Tuesday, December 26, 2017

Bluefin tuna in P.E.I. are so hungry they no longer fear humans

Warm-blooded fish with streamlined, torpedo-shaped bodies, they can accelerate faster than a Porsche 911, and reach speeds of more than 125 kilometres an hour over short distances. Despite this prowess, they're far from being conservation campaign darlings like pandas, elephants, and polar bears.

​“Here is an animal that, if it was a land animal, it would be revered," Brian Skerry, Bluefin's underwater photographer notes in the film. "Nobody would ever, I don’t think, allow it to get close to extinction. But because it’s a fish — because it’s sort of out of sight, out of mind, and cold and scaly — people don’t seem to have that same reverence."

Read the full article here: National Observer

Via: Moldy Chum 

Sharpen your hooks and don't eat Bluefin tuna.

Saturday, December 23, 2017

Tying A Micro Egg

We all know trout love the eggs of trout, salmon and other fish, and it seems they have a particular fondness for them in winter.  Most of the time anglers fish salmon egg size patterns, of which there are dozens of patterns.  Here Tim shows how to tie a micro egg pattern for times when the larger imitations just don't do the trick.  Once you get the hang of it, tying these should be fairly easy; after that, the biggest challenge for many of us will be seeing what we are doing.  As usual, Tim's instructions and camera work leave little to chance for those that want to tackle the micro egg.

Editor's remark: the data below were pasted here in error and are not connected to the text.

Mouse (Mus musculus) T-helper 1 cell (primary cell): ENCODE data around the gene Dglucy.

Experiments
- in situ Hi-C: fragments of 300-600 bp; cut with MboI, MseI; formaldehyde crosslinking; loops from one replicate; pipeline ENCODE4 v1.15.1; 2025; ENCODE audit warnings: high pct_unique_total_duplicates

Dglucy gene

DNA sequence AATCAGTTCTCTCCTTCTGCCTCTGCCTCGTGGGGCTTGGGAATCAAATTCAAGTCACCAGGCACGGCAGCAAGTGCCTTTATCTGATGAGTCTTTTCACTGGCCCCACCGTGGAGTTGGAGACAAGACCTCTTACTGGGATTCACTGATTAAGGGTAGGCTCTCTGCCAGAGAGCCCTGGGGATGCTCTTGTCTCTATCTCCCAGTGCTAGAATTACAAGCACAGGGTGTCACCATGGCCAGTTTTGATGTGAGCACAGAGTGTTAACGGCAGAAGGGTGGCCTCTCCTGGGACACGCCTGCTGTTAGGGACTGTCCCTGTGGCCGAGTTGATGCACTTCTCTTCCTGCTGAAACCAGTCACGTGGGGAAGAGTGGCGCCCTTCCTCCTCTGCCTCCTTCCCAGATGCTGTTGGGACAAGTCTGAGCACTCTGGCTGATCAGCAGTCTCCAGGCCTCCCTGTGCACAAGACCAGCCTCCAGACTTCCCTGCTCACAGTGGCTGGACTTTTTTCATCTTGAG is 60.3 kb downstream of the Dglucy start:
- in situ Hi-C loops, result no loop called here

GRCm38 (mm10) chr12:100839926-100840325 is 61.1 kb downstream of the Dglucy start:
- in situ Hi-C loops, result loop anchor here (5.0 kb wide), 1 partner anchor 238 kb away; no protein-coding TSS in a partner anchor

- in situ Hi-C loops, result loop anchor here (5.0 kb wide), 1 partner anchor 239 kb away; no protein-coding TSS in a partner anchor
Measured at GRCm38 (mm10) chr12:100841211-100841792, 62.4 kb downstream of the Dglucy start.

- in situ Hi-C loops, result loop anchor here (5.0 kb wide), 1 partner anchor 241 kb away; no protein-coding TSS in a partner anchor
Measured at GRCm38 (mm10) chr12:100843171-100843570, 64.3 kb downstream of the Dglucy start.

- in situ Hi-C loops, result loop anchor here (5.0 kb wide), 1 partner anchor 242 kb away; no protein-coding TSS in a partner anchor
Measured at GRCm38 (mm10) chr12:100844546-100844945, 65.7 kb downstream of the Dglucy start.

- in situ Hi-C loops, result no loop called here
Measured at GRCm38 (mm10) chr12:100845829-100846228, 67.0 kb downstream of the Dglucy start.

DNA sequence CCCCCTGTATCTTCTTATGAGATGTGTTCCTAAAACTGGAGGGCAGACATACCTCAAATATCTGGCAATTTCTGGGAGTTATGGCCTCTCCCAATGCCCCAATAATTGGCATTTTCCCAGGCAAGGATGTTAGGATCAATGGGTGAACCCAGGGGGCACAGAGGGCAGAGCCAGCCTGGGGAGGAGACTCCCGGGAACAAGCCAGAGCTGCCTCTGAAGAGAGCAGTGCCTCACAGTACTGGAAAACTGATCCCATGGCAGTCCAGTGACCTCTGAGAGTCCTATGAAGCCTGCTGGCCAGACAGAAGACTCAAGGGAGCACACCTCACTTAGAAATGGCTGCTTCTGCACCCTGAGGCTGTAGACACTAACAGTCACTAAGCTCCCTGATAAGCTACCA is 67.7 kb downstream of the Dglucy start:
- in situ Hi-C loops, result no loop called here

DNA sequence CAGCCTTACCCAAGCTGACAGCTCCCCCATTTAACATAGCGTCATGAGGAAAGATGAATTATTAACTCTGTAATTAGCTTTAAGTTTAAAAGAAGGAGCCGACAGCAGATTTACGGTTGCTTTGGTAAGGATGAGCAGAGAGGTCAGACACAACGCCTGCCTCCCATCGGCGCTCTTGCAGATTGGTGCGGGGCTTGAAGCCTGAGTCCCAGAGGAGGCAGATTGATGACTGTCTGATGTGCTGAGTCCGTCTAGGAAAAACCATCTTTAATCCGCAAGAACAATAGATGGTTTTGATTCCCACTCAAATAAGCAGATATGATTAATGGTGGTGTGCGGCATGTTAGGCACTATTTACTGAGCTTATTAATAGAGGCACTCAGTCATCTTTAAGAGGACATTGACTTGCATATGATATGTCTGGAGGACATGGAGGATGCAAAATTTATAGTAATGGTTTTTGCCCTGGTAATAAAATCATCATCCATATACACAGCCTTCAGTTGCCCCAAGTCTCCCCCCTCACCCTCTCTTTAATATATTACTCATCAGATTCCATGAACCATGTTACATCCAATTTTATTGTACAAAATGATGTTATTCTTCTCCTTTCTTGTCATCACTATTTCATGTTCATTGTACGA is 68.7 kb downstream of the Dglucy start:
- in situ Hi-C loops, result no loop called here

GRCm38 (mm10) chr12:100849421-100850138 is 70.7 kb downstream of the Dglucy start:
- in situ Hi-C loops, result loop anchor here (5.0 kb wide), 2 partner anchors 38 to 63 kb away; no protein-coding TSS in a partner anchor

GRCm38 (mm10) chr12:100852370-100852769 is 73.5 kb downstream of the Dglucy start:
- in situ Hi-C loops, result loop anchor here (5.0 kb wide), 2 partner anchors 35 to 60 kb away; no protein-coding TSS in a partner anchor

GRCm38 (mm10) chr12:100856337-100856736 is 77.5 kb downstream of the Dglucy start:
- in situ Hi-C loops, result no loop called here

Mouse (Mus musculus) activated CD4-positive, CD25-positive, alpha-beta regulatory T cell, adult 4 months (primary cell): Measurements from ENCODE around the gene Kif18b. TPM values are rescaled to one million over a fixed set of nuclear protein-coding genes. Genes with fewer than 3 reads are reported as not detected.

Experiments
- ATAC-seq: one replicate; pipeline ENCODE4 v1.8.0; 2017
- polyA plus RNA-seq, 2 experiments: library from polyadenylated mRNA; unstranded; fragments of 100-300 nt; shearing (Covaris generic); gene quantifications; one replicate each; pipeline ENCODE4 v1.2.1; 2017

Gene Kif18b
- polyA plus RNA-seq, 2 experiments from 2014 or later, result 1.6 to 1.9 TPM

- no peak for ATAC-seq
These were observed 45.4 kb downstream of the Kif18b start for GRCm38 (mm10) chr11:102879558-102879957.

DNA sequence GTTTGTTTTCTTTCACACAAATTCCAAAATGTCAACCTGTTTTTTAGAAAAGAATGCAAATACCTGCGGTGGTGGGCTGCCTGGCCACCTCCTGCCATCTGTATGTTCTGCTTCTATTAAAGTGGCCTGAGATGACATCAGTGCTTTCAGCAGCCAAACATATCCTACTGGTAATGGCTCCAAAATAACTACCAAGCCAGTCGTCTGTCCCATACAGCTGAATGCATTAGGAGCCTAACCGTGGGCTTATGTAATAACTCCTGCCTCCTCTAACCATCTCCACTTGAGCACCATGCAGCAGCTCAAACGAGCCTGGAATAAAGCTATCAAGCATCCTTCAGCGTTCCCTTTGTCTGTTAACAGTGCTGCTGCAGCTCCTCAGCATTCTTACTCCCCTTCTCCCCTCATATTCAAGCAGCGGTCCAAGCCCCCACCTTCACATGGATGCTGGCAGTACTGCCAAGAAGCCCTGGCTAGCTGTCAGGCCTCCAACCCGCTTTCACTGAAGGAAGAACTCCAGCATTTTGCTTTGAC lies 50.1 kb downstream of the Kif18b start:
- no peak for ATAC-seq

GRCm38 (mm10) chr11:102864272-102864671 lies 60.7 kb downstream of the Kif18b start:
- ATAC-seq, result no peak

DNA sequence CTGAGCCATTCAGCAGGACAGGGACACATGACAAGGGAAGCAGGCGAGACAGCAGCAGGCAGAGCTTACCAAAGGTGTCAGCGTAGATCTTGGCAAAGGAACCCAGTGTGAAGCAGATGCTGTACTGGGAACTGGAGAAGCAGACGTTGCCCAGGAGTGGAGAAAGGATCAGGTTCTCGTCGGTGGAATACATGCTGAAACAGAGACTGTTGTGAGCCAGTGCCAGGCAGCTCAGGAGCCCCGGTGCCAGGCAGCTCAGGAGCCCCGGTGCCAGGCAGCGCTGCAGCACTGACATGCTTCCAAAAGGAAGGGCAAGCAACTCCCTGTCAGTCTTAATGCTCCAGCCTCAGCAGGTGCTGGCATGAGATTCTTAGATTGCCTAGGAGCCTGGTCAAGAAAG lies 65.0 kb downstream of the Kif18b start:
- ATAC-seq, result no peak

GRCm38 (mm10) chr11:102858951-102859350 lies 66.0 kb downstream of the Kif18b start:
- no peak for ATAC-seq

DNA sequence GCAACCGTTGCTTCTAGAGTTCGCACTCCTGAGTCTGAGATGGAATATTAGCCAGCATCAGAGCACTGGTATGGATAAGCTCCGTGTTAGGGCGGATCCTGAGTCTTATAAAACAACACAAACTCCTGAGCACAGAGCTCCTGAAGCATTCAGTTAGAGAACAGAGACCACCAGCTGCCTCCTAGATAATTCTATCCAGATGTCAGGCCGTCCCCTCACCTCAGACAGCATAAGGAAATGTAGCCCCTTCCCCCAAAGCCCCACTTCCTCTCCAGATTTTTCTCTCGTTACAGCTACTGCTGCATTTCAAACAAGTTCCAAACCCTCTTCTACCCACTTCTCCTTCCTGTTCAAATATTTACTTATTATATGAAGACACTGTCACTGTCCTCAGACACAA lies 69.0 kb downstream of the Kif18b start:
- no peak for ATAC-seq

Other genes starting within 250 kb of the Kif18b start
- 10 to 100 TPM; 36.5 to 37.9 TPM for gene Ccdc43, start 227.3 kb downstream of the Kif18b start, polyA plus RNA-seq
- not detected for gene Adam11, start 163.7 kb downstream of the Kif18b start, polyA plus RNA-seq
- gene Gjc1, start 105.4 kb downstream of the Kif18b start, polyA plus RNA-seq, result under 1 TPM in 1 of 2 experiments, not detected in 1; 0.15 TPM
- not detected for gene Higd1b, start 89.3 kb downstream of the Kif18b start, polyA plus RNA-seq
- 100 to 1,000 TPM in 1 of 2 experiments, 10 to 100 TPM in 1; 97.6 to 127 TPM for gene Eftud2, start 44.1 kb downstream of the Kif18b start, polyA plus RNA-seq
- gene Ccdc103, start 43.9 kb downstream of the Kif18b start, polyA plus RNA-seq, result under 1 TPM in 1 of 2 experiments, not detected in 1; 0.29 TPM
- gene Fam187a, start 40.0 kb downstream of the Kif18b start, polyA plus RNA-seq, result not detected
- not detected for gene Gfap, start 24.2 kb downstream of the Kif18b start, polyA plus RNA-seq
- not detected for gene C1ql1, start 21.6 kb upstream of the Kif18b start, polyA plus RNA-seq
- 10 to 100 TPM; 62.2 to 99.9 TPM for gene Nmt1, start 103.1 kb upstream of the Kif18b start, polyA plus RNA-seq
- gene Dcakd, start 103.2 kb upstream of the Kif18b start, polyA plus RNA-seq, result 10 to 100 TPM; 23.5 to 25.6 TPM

It occurred to me while watching this video that there may be another use for a yellow or orange micro egg.  I always wondered if the trout feed on the bright yellow egg sacs that Hendrickson spinners drop on the water.  If you have ever seen a Hendrickson hatch, you know the females have bright yellow egg sacs on the end of their abdomens that fall off and sink to the bottom of the stream.  Do you think trout feed on them?  It would seem that its an easy meal.  I may have to tie a few of these up and try them next spring during a spinner fall.....you never know unless you try.

Sharpen your hooks!     

Monday, December 18, 2017

Flies We Are Tying

I've been doing a lot of fly tying lately, some for my own fishing, and others to fill wooden fly boxes that are gifts for a couple of friends.  There's nothing like spending an hour or two (or more) in front of warm fire on a cold evening tying flies and thinking about the days to come when you can tie one on the end of your tippet and tempt a trout or two.

Here's a few Pumpkinhead Midges that have become a winter fishing must-have for me.     

(Click images to enlarge)
And here are a few Mathew's Blue-winged Olive Improved Sparkle Duns.  This fly has been my most effective bwo pattern the past few years both here in the Northeast and in the Rocky Mountain trout streams.  The more they get chewed up, the better they seem to work.  Tied on a DaiRiki #125 in sizes 18-24 - these are 18's.